Enjoy life as best you can and just like raising children, for better or for worse, it won't be the way you thought it would be.

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    1. Little in life is the way one expects it to be. One one hand that is upsetting, but looked at differently, that unpredictability is what makes it so interesting.

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  2. Hi Bob! What a fun way to gauge where you were with where you are today. And as far as the predictions go, I think just feeling that you are "more satisfied and content with the pace of things and your place in it," is probably the very best any of us can plan for. Thanks for that! ~Kathy

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    1. I also contributed to the 80 things to do when you turn Eighty book in the series. I wonder if I will still be clogging when that happens and I can look at what I thought things would be like.

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  3. Wow, are you clogging now? :)

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  4. My new philosophy after turning 70 is to follow the sunshine!

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    1. Literally or figuratively? I'd agree with both.

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  5. I get the FB feed on the National Senior Olympics that occurred over the past week. One woman competes in track sprints and swimming events, and she has set many world's records for her age group. She competes in the 100 years and older category. She is my hero and I would love to be in her shoes 35 years down the road.

    BTW, I figured she was the only one competing in that category but I was mistaken. There were others there as well. God Bless 'em.

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  6. The year I turned seventy, I re-read May Sarton's journal, At Seventy, which she kept for a year beginning on her seventieth birthday. It was a great way to get perspective on a new decade.

    Regarding ChuckY's comment above, one of my favorite things about the 102-year-old woman setting new world running records for her age category is that she first took up running when she was 100!

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    1. I have enjoyed several of May Sarton's books but don't think I have read that one. I will check it out.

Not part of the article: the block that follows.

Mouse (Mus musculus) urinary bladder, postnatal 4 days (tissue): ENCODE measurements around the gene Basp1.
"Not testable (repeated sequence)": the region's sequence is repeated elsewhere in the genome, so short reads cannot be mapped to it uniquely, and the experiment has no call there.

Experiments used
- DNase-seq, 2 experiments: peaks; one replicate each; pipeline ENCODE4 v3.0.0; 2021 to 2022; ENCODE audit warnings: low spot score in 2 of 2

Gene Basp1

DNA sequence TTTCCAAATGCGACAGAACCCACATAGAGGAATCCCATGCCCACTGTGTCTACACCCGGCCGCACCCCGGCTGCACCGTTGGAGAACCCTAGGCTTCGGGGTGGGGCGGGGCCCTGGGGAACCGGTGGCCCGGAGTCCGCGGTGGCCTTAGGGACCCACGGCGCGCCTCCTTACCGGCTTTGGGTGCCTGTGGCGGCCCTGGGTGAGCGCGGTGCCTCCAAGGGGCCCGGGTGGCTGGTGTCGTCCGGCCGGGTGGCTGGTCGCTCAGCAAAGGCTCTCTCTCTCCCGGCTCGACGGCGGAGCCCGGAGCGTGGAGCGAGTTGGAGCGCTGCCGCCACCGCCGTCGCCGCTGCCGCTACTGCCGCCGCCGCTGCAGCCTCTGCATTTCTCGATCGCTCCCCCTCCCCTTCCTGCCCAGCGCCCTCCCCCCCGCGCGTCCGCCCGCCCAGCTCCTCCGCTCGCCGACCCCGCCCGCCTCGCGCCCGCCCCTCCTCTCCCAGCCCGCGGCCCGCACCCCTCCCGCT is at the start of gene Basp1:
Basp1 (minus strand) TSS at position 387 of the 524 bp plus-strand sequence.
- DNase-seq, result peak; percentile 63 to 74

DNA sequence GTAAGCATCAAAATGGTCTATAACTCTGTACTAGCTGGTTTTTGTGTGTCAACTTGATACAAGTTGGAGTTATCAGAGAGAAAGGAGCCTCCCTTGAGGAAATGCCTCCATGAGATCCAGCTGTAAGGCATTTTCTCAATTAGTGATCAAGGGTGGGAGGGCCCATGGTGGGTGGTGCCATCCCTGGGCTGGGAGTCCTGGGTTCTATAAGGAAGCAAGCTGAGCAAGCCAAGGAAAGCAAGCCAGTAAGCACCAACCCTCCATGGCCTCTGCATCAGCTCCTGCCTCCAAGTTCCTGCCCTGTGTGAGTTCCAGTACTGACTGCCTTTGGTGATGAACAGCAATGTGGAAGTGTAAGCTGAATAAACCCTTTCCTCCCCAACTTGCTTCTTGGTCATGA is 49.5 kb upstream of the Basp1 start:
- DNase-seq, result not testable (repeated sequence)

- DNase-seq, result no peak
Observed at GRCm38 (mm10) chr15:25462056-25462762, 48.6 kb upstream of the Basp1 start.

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  7. I always remember that when we were still in our 60’s, our doctor said that “each decade brings change” – and he was so right – even though we are the same person, our bodies seem to know that 60 is different than 70 and I am sure that it will be very different when I go from the 70’s to the 80’s – etc – but hopefully even as our bodies age, we can personally evolve our attitudes and opinions – and in doing so age gracefully, not get cynical and grouchy and continue to feel that LIFE IS GOOD!!



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    1. My body is telling me I am aging. As long as I can keep my positive outlook I will adapt.

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  8. I'm not 70 yet, but I am sidling up to it. :-) DH is 73, and we were just discussing how we can do most of what we have all along, but we need more recovery time afterward. Can definitely feel the energy level getting lower, but we are still active. Just a bit more picky about where that energy goes. Our dads are gone, but both moms are still chugging along (mine is 87, his 97!). Life is good right now, and we're enjoying it immensely.

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    1. I agree with the recovery time! It is too bad our bodies can't stay as flexible and willing to tackle new challenges as our minds can.

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  9. I started the 3 sets of 12 squats while cofee is brewing and I am so SORE!!

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    1. I wouldn't dare try or I may never get back up to pour the coffee.